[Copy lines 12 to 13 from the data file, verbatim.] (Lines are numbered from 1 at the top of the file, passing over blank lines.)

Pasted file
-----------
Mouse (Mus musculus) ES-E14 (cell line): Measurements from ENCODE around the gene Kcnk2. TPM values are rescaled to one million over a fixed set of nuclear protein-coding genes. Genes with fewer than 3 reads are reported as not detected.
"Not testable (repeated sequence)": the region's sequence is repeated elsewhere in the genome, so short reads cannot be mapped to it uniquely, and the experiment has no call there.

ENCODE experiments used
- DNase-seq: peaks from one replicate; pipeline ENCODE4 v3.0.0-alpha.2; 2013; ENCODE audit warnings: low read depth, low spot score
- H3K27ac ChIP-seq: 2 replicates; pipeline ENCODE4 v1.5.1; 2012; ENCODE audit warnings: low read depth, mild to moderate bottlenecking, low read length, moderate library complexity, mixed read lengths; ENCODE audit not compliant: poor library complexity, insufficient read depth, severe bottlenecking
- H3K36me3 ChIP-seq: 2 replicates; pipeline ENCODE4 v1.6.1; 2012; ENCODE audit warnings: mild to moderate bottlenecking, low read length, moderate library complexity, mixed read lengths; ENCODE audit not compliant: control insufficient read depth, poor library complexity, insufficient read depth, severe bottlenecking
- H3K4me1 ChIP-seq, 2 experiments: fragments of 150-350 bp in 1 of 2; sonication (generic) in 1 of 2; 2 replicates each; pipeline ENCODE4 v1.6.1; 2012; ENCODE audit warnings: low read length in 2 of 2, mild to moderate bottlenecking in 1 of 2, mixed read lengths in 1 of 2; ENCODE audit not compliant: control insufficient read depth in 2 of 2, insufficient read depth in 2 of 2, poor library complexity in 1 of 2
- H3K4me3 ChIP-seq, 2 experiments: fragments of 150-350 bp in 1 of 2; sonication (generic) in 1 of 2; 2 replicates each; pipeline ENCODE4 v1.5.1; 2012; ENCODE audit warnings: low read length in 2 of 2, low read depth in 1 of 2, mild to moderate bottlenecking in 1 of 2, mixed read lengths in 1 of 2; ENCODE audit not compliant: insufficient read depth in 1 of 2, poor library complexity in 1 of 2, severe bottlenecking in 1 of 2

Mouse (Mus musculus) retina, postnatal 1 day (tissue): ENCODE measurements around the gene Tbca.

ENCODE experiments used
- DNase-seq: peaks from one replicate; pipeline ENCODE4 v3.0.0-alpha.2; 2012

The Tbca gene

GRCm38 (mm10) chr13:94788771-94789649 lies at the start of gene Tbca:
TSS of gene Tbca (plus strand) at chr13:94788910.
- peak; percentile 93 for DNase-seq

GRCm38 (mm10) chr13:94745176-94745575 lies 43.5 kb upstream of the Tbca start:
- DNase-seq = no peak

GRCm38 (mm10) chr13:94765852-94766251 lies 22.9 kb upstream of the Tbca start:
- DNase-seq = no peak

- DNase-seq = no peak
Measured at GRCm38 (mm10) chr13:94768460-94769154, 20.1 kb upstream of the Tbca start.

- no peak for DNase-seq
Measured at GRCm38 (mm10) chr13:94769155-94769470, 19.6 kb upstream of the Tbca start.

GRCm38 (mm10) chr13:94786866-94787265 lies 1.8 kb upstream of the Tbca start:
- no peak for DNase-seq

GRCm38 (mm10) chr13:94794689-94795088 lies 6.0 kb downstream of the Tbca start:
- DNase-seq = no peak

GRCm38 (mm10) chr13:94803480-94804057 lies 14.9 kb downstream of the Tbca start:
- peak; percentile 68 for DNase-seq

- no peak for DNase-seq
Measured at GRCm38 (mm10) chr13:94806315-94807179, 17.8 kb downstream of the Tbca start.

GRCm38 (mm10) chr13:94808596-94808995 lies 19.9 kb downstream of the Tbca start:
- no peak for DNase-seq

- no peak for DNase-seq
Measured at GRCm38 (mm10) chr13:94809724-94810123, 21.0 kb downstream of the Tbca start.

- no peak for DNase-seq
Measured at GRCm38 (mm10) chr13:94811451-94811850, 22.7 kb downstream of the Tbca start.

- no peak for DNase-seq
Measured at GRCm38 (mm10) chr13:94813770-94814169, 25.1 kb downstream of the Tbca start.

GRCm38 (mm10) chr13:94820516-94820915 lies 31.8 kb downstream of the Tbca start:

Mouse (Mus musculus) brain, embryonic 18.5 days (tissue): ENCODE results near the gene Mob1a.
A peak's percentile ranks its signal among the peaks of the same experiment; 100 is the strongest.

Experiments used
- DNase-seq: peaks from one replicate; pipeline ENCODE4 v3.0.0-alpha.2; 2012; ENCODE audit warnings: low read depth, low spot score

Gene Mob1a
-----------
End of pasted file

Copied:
The Tbca gene

GRCm38 (mm10) chr13:94788771-94789649 lies at the start of gene Tbca: